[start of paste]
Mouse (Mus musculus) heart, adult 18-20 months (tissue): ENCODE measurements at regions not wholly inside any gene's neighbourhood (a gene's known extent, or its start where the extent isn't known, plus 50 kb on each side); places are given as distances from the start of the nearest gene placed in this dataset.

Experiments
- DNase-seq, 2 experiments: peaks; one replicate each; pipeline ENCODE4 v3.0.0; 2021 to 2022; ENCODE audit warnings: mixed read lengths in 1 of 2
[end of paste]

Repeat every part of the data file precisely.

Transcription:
Mouse (Mus musculus) heart, adult 18-20 months (tissue): ENCODE measurements at regions not wholly inside any gene's neighbourhood (a gene's known extent, or its start where the extent isn't known, plus 50 kb on each side); places are given as distances from the start of the nearest gene placed in this dataset.

Experiments
- DNase-seq, 2 experiments: peaks; one replicate each; pipeline ENCODE4 v3.0.0; 2021 to 2022; ENCODE audit warnings: mixed read lengths in 1 of 2